New CMT2O Mouse Model May Lead to Research Advances in CMT Type 2
A new mouse model that mimics the motor behavior deficits seen in people with Charcot-Marie-Tooth subtype 2O disease (CMT2O) will allow researchers to investigate the molecular mechanisms underlying CMT type 2 disease, a new study says.
Researchers at Burnett School of Biomedical Sciences at the University of Central Florida developed the model. They published their study, titled “A novel mouse model carrying a human cytoplasmic dynein mutation shows motor behavior deficits consistent with Charcot-Marie-Tooth type 2O disease,” in the journal Scientific Reports.
Understanding how specific mutations contribute to the onset and progression of CMT disease is key for developing therapeutics. In 2011, a mutation in the gene called DHC (short for Dync1h1 cytoplasmic dynein heavy chain) was identified as the underlying cause of CMT2O, a subtype of CMT 2, in a family for four generations.
The mutation, referred to as H306R, resulted in “resulted in an autosomal dominant form of CMT2 that included phenotypes such as pes cavus, abnormal gait, lower limb weakness and wasting, learning difficulties, and reduced sensory reception,” researchers explained. Later, the same mutation was identified in an Asian family with spinal muscular atrophy with lower extremity predominance.
The gene encodes for a protein that is part of the dynein motor complex and is essential for nerve cell’s axonal (nerve fiber) function.
“The identification of a Dync1h1 mutation causing Charcot Marie Tooth type 2O provides a unique opportunity to directly study the mechanism by which a specific mutation results in the onset and progression of CMT type 2 disease,” researchers wrote.
To understand the onset and progression of axonal CMT, researchers generated a mouse model carrying the H306R mutation. They then examined the mice (both males and females) for one year to see if they developed the locomotor and neuromuscular deficits exhibited by people with CMT2.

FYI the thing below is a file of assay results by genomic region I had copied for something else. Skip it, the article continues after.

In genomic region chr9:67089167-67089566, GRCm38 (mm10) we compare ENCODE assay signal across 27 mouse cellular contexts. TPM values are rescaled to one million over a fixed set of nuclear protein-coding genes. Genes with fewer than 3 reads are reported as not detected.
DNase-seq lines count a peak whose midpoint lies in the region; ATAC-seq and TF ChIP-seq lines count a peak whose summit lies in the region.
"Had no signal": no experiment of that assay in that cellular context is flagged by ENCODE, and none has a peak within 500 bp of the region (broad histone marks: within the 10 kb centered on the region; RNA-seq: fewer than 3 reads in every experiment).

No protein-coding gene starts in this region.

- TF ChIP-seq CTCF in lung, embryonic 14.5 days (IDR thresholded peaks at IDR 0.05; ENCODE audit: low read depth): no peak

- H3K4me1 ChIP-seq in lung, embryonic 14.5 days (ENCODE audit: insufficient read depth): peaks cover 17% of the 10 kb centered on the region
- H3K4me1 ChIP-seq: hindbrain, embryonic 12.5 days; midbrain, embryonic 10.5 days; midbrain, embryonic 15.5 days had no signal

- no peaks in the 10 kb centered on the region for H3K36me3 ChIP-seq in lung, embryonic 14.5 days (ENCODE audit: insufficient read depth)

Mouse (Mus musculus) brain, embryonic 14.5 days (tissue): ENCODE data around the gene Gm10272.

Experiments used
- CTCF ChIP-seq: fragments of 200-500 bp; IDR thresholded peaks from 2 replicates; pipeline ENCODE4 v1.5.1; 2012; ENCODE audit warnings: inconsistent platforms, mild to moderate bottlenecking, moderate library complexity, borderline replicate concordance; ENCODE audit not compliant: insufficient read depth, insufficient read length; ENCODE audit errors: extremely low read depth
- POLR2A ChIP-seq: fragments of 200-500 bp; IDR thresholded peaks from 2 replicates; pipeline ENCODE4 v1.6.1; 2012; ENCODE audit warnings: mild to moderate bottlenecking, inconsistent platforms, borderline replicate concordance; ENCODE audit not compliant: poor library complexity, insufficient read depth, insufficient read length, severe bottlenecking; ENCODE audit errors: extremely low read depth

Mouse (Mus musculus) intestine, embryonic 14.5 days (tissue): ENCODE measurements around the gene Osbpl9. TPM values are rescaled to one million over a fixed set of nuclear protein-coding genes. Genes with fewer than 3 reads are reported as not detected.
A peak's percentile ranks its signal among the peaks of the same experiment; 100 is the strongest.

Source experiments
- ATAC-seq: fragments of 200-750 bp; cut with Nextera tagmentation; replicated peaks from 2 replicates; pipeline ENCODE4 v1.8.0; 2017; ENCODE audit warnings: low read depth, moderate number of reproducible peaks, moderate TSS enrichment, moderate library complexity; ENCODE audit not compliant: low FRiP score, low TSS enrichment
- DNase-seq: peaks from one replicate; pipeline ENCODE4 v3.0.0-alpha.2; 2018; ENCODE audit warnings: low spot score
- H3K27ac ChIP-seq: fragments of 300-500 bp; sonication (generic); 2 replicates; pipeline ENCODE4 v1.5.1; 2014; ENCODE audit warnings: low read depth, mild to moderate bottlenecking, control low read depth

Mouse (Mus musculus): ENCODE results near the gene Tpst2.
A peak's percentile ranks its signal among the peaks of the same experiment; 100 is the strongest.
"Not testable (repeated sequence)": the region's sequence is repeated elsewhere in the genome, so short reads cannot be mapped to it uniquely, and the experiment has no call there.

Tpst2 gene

Male mice carrying the H306R mutation showed muscle weakness, loss of motor coordination, and atypical tail suspension reflexes compared with controls. Researchers also observed “progression of limb weakness from early onset ‘all limb’ only to significant weakness in the forelimbs specifically at the later time points.” These results are in line with the symptom progression observed in humans — they begin with difficulties in walking and progress towards hand use impairments.
When examining the females carrying the H306R mutation, they observed that the mice showed weaker signs of disease compared with males, particularly in grip strength and motor coordination. They also had the atypical tail suspension reflexes.
“We believe that our female H304R/+ mice exhibit milder CMT characteristics that will require more sensitive locomotor assays to distinguish,” researchers wrote.
The few cases in humans saw no differences in disease symptoms between sexes, suggesting that this may be a particular phenotype related to specific sexual differences in mice.
Researchers also looked into the neuromuscular junction — the site of communication between motor nerve cells’ axons and muscle fibers — and detected defects in the neuromuscular junction’s size, branching, and complexity.
Overall, “we believe it will be an important model for understanding dynein function in complex organisms, especially with respect to CMT disease onset and progression,” the study concluded.